Monthly Archives: June 2012

Cryptstone Challenge #000 Update

Congratulations to everyone who was able to crack the first Cryptstone Challenge!

As promised, after a two-week waiting period the formerly-secret model is now available on Thingiverse for everyone to share.

The Cryptstone Bloxen will remain on Thingiverse with the password unchanged.

There’s a new model behind the Crypt door. It’s a Seej Bloxen, Riveted. This model isn’t available on Thingiverse, and (for now) the only way to get it is to crack the Cryptstone code.

This particular riveted bloxen is printed in ABS natural and then covered in gold leaf for maximum bling.

I’m working on a new Cryptstone Challenge, so set your drinking bird to refresh this page over and over again. See you soon.

Yes! We have no bananas.

Yes, We Have No Bananas performed by Louis Prima.

Verdict: banana bread is an adequate medium in which to start building 3D models.

I thought I’d take a crack at Autodesk’s 123D Catch software. Basically it allows you to take a bunch of photos of an object or space, upload them to the cloud, and get a 3D model in return.

It works amazingly well. Before breakfast I sculpted a new Seej bloxen out of banana bread.

I took about 20 photos without being too careful about the lighting, and uploaded them to Autodesk. Ten minutes later I had a tremendously detailed and largely unusable point cloud, and Autodesk had a bunch of photos of my kitchen.

A little pushing and pulling of vertices in Maya, and I got a usable bloxen.

Then I ate the original.

The topology of the scan isn’t really suitable for editing except with lattices and poly sculpting tools. The mesh is too dense and there aren’t any clean edge loops that a modeler can build from.

But! I can start with a loaf of banana bread and get a 3D model onto my Makerbot within an hour. That’s nothing short of revolutionary.

Ere long we’ll be sending 3d models of still-damp newborns to grandma on Facebook.

The interface to Autodesk’s web app is a little convoluted, and Autodesk hasn’t seen fit to make an OSX version yet. B+.

Switching gears.

So I’ve been cranking out Seej models for a couple of weeks and I decided to take a little break and work on something else.

I’m standing on the giant shoulders of Leemon Baird for his work on the Public Domain Involute Parametric Gear Set— without his contribution, I wouldn’t have been able to create the Tinkeriffic Gear Train.

This was my first experience with OpenSCAD. It’s tremendously powerful at the expense of simple interface. I know half a dozen programmers who would really enjoy working with it, and twice as many artists who would run away screaming.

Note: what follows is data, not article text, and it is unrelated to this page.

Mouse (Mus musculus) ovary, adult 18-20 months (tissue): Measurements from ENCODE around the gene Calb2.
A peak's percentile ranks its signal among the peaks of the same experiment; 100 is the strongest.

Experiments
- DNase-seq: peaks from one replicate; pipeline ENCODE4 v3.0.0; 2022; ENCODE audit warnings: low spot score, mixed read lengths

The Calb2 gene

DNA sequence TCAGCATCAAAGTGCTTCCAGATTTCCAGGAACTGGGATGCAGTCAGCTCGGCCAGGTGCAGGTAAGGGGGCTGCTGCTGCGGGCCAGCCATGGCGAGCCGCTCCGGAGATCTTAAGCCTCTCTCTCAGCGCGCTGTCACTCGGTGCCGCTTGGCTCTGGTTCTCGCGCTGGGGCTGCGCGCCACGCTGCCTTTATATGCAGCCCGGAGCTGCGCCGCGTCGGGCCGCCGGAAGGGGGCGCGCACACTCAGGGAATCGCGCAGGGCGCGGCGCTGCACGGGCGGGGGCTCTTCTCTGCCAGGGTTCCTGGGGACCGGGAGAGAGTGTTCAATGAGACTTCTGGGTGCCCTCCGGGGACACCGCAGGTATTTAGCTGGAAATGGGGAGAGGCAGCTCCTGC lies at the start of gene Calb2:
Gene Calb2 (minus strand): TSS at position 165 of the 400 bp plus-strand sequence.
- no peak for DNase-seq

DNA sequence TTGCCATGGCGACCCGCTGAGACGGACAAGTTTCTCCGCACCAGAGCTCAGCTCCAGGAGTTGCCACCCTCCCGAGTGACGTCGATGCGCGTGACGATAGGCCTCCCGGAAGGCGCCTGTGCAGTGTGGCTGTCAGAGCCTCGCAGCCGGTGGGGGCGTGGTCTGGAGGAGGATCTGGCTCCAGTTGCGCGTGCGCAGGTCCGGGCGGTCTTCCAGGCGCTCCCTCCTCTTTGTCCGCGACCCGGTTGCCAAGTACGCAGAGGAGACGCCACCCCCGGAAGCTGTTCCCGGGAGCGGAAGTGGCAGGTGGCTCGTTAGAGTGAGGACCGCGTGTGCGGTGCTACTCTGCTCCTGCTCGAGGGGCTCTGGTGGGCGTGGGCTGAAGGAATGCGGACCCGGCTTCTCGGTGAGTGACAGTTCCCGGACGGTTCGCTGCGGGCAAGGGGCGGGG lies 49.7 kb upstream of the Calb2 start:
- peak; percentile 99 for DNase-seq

I cranked out a couple of basic gears, imported them into Maya, and then hit the “make it better” button a couple of dozen times to get this final result:

I’ve been reading up on woodworking techniques, trying to find methods of fitting 3D printed plastic parts together without adhesives.

I settled on dovetails for the rack gears. This way people can print male, female, and male/female racks and link them together in as long a sequence as they like.

If you’re feeling nostalgic and don’t have an old Tinkertoy set in the basement, you can go grab a Tinkertoy Classic Jumbo Set to use with these gears.

Socket to me.

I can’t think of many designs that aren’t improved by making them glow. LED’s are the tinker’s equivalent of Photoshop Layer Effects.

The LED socket is my attempt to play industrial designer; I wanted to make an object that was intuitive, elegant, and easy to use. So I started small.

It’s designed to hold a 5mm LED and battery without trimming the leads.

The recessed cradle for the LED is straight on one side so the user is guaranteed to get the orientation of the cathode correct. The grooves on the sides should just fit 5mm LED leads if they’re bent with two 90┬░ angles around the bottom of the socket.

The bottom of the socket is also grooved so that the socket can stand on its base like a candle.

Instructions: Feed the leads through the holes at the top of the socket. Insert the battery through the hole at the bottom of the socket. If the bulb doesn’t light, flip the battery around.

Once the bulb is lit, bend the LED leads around the bottom of the socket and press them into the side grooves to keep them out of the way.

This uses a DL1025 or equivalent battery.